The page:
The milk price war is offically over for the time being at least as Tesco raised the price of a four-pint bottle of standard milk to £1.55 this week.

Tesco's 24% hike, to a price 2p higher than before the milk price war began, was swiftly followed by similar rises for milk at Morrisons, Waitrose and Sainsbury's.

But Asda, which kickstarted the war in July, was still selling at £1.25 and CEO Andy Clarke told The Grocer he was "very comfortable" with Asda's milk prices, which had "given us double-digit volume gains".

None of Asda's rivals would be drawn on why they had raised prices, but one analyst said the job was now done. "They've regained share from the discounters, which I think was the aim of the exercise," said Damian McNeela, research analyst at Panmure Gordon & Co.

Another milk industry source added that retailers may have increased prices to boost both sales and profits over the crucial Christmas period, with half an eye on both the new year and year-end results.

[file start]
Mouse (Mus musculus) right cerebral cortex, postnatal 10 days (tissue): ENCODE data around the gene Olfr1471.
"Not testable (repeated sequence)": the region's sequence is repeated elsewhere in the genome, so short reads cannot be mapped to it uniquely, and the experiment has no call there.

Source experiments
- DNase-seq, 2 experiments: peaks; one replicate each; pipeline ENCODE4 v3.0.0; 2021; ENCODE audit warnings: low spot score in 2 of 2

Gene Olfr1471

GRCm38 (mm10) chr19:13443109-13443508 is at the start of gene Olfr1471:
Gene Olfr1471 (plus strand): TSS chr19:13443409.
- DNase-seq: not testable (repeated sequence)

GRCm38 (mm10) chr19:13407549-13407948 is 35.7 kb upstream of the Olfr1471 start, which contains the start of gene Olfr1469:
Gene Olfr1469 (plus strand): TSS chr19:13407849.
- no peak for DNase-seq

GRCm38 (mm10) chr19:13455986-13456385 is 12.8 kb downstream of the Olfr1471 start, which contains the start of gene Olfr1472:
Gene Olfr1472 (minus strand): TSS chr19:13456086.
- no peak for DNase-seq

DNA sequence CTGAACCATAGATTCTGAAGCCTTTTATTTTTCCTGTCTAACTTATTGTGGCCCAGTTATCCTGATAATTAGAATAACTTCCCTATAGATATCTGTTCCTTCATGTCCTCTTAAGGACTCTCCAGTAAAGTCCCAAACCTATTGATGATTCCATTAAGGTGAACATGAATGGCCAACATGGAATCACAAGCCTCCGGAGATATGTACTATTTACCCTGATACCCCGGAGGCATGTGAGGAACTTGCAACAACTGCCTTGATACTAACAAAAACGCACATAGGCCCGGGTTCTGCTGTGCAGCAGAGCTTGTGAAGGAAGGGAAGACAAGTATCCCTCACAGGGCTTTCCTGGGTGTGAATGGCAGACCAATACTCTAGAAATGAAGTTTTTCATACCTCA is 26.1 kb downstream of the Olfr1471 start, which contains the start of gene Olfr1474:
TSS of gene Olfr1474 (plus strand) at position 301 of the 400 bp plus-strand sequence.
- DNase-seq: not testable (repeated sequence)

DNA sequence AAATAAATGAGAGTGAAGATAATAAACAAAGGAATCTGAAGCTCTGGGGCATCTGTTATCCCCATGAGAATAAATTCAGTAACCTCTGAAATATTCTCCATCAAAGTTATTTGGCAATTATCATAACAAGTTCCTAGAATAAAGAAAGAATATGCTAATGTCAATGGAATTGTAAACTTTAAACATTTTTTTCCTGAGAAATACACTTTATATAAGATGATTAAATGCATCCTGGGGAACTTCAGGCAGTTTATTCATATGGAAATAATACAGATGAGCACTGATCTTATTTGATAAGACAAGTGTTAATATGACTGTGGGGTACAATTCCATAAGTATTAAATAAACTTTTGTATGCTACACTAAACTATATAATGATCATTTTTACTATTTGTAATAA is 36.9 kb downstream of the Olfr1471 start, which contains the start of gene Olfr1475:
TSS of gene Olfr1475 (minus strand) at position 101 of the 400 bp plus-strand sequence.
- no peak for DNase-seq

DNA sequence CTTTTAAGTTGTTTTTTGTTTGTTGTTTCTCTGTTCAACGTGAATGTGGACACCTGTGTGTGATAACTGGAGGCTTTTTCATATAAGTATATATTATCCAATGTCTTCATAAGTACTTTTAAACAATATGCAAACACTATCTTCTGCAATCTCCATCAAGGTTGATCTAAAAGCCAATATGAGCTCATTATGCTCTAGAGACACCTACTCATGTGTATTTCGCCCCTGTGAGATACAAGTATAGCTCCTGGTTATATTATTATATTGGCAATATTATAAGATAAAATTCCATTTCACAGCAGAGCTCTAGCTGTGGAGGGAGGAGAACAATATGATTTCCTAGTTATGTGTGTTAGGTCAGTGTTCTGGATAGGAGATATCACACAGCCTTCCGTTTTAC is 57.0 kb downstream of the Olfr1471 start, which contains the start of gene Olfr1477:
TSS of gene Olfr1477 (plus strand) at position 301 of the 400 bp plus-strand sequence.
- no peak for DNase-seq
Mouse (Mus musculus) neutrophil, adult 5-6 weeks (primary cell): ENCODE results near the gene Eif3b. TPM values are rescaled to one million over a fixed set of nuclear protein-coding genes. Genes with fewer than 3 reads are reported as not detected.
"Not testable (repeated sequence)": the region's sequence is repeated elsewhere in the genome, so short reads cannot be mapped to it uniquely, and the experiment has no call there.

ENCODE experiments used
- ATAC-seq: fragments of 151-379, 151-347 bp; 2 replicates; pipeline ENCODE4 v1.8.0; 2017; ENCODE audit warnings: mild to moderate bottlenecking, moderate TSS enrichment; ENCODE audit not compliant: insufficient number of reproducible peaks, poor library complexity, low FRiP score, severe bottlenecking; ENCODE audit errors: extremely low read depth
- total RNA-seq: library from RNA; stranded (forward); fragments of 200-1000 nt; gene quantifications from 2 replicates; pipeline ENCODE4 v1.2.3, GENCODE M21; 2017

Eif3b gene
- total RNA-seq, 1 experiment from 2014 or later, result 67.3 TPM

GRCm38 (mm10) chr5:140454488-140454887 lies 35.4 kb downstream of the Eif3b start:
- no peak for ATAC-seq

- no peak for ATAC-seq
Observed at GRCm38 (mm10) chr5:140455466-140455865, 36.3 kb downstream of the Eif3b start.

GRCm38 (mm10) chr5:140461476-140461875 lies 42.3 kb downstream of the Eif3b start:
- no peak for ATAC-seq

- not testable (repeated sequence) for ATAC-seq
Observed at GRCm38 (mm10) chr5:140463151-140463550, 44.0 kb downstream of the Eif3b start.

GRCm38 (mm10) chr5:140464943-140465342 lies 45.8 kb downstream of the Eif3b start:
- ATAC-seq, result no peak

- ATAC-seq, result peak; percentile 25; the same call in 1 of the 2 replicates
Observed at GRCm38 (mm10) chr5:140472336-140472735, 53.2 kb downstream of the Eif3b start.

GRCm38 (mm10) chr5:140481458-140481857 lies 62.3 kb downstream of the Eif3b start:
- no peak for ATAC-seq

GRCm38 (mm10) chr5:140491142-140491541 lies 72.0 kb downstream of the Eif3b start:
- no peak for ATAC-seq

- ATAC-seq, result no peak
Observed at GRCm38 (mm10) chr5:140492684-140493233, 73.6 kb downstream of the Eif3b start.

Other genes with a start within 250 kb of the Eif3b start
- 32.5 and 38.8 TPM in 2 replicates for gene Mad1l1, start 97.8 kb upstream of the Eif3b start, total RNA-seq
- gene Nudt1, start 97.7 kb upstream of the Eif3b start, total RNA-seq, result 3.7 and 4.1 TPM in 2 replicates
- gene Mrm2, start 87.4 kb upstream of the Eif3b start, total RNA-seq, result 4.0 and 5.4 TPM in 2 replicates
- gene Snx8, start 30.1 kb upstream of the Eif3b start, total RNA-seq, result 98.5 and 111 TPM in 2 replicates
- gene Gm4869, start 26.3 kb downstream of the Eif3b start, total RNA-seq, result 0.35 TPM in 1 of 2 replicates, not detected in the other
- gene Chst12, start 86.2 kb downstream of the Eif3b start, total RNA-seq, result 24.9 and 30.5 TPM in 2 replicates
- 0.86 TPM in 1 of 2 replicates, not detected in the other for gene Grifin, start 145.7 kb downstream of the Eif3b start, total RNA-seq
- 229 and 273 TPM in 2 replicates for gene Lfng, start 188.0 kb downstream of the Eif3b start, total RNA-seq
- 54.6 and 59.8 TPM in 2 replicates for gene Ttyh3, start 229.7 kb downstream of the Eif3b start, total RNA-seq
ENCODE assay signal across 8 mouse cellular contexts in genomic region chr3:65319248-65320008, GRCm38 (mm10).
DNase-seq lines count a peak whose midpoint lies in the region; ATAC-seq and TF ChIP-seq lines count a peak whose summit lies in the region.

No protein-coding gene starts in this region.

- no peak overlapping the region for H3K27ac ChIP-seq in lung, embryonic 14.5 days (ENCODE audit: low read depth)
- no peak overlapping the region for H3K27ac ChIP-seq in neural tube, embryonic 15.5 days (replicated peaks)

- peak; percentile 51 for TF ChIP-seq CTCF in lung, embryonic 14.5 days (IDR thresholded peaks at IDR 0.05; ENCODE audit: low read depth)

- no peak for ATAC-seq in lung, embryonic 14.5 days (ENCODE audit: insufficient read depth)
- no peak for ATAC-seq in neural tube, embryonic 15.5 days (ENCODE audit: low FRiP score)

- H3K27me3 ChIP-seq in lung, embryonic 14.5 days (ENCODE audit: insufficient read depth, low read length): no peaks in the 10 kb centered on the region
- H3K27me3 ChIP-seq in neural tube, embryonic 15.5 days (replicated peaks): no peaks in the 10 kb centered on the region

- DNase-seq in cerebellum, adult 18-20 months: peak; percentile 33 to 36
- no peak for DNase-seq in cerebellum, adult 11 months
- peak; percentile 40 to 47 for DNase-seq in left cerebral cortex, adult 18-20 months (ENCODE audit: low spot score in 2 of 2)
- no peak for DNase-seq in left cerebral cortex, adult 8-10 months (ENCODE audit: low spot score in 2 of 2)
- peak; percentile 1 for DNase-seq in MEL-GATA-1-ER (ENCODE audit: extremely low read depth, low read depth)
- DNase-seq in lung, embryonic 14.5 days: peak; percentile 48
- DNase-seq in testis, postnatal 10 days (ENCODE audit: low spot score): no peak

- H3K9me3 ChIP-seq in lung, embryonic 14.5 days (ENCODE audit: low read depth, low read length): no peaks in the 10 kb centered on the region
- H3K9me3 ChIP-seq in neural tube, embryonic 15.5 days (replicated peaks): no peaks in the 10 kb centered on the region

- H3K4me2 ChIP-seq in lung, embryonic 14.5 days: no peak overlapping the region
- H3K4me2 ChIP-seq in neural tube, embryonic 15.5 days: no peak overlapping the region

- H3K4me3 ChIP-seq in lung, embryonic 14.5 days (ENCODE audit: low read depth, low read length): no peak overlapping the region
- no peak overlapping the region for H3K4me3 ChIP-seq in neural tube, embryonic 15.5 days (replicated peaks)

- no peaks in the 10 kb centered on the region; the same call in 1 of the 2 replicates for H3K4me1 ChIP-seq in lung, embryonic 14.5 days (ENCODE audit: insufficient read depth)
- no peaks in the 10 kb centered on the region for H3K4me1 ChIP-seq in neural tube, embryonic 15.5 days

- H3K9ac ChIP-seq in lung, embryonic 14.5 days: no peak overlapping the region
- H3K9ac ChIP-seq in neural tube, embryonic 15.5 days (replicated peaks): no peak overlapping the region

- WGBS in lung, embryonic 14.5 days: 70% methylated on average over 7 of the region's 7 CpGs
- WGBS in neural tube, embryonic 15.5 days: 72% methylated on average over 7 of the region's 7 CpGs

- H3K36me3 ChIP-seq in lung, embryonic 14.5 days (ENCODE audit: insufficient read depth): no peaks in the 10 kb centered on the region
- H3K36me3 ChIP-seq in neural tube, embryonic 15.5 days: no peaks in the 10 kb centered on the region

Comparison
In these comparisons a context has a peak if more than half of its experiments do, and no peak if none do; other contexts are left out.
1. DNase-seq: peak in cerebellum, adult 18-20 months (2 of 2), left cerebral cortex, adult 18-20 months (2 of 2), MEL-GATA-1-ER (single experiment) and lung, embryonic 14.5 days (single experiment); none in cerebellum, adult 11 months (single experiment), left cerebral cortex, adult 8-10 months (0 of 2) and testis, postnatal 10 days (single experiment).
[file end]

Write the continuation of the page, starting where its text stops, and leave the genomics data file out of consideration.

"There is a bit of nervousness as to what the new year will bring, and they want to get a good Christmas under their belts," he said.

Tesco strongly denied suggestions they wanted to "build a war chest" to fund other promotions, either over the festive period or in the future.

The price hikes followed growing protests from farmers about unsustainably low milk prices. Last week, the National Farmers' Union and the Women's Institute held Mission Milk, a public debate with farmers, retailers, processors, MPs and policy makers, to raise awareness of the need to support dairy farmers throughout the supply chain. Farmer advocacy group Farmers For Action has also staged protests at Asda and Tesco depots over what it described as prohibitively low milk prices.

Lee Woodger, head of the NFU's food chain unit, said the price increase was positive because it sent out a message to consumers that "milk is a product to be valued", but added that increases in retail prices did not necessarily mean farmers would end up getting paid more.

In September, shares in Robert Wiseman fell by a third after it issued a profit warning, blaming "fierce competition across the market". In its results last week, the dairy giant maintained its profit warning while announcing a new contract with Tesco to supply an additional 35 million litres per annum.

Earlier this month, Tesco ended the price war on another staple when it raised the price of bananas by 25%, to 69p per kg, again quickly followed by its rivals. Asda, however, only raised the price to 67p per kg. 

Read more
Organic, flavoured milks dragged into price wars (20 November 2010)
Tesco quits banana war with 25% price hike (12 November 2010)
Milk price war sacrifices value at altar of volume (6 November 2010)